After Monday’s late inning collapse headlined by Seung-hwan Oh blowing his third save of the season against the Arizona Diamondbacks, it’s time to look at what has plagued the St. Louis Cardinals closer this season.
Last year in his first season with the St. Louis Cardinals, Seung-hwan Oh was almost unhittable. The Stone Buddha was baffling hitters with a wipe-out slider and a deceiving fastball. Hitters were unfamiliar with his delivery and pitching tactics, but now with a season under his belt, the closer-of-old has regressed mightily.
To make his struggles only more apparent, Oh has already given up more home runs than last year in forty-three less innings. His ERA (3.75) is up two runs and his FIP (fielding independent pitching) is nearing a three run increase (4.53) from last year. His batting average against is up to .265 compared to .188 in 2016. The former Korean League closer has lost his dominance St. Louis Cardinals’ fans once knew.
What makes matters worse, is the other bullpen ‘weapons’, like Trevor Rosenthal, Kevin Siegrist and so on, have also been ineffective. The St. Louis Cardinals’ bullpen has been nothing short of a nightmare this season. Brett Cecil may be regaining his confidence. Oh has been dominant over certain stretches, but the bullpen has been mostly lackluster. That may even be an understatement.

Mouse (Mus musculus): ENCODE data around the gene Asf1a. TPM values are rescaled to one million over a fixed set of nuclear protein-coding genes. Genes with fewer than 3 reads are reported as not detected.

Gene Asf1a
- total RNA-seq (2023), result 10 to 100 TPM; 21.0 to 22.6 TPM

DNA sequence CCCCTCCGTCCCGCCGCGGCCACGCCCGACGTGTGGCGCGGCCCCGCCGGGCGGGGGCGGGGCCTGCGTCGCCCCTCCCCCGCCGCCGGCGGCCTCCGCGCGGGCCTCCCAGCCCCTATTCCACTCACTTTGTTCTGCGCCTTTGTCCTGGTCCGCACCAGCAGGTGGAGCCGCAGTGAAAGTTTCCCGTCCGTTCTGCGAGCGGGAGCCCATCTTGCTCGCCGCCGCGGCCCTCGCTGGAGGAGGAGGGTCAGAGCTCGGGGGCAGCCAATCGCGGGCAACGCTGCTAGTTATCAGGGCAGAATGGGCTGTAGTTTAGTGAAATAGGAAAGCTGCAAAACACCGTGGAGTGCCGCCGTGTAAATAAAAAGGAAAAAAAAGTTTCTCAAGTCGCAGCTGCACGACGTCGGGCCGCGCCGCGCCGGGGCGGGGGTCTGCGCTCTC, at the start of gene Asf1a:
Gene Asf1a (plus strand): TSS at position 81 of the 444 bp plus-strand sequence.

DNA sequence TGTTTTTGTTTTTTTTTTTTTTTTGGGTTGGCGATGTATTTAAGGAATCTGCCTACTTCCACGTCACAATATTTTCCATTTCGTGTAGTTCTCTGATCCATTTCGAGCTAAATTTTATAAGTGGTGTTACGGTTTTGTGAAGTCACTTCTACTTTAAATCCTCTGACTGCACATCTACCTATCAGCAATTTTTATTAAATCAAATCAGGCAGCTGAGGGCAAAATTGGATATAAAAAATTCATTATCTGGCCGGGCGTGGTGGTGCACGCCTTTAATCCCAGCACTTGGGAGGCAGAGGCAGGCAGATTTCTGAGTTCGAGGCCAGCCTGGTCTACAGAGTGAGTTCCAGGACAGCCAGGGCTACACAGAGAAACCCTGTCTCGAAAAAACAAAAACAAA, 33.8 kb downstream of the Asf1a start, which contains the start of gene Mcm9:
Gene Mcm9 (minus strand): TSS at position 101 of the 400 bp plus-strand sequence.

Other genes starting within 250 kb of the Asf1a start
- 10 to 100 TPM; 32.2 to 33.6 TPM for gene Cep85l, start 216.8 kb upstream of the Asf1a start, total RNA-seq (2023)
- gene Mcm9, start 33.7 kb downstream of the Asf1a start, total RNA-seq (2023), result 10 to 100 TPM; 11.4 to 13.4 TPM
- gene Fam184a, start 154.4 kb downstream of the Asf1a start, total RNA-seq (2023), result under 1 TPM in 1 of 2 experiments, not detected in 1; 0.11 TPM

While watching Seung-hwan Oh, and after looking at his full body of work, three things stood out to me:
- He’s falling behind in counts and not working ahead.
- His slider is not near as effective as last year.
- He struggles to get left-handed hitters out.
Overall, hitters are more comfortable in the batter’s box against Oh, and he’s not getting as many swing and misses as last year.
1. Oh continues to work behind in counts
Last year, Oh burst onto the scene pumping strikes, while not being phased by much of anything. The moment never seemed to big, for a guy with loads of international experience. He always wanted the ball. He likely exceeded expectations for most Cardinals fans, as he was a dangerous weapon for the St. Louis Cardinals. Challenging hitters in the zone was his go-to, except he has veered from that this season.
His first pitch strike percentage is down 5.5% from last year and sits at 61%, which is above the league average of 60.3%. It’s good that he’s better than the average closer, but it’s not good enough for a bullpen arm that isn’t your typical power pitcher. For someone who throws a 93 MPH fastball 60.8% of the time, it is extra important to work ahead and set up his secondary pitches.
Working ahead, for any pitcher, puts more pressure on the hitter and allows the pitcher to throw chase pitches. Oh has not had this luxury too often this year, and it has shown. After Oh falls behind in the count, batters are hitting .262 with a OBP of .368. For this same scenario in 2016, batters only hit .200.
Oh hasn’t been able to get outs at ease, like last year. His inability to get out of jams and shut the door comes down to his lack of a put-away pitch.
2. What happened to Oh’s slider?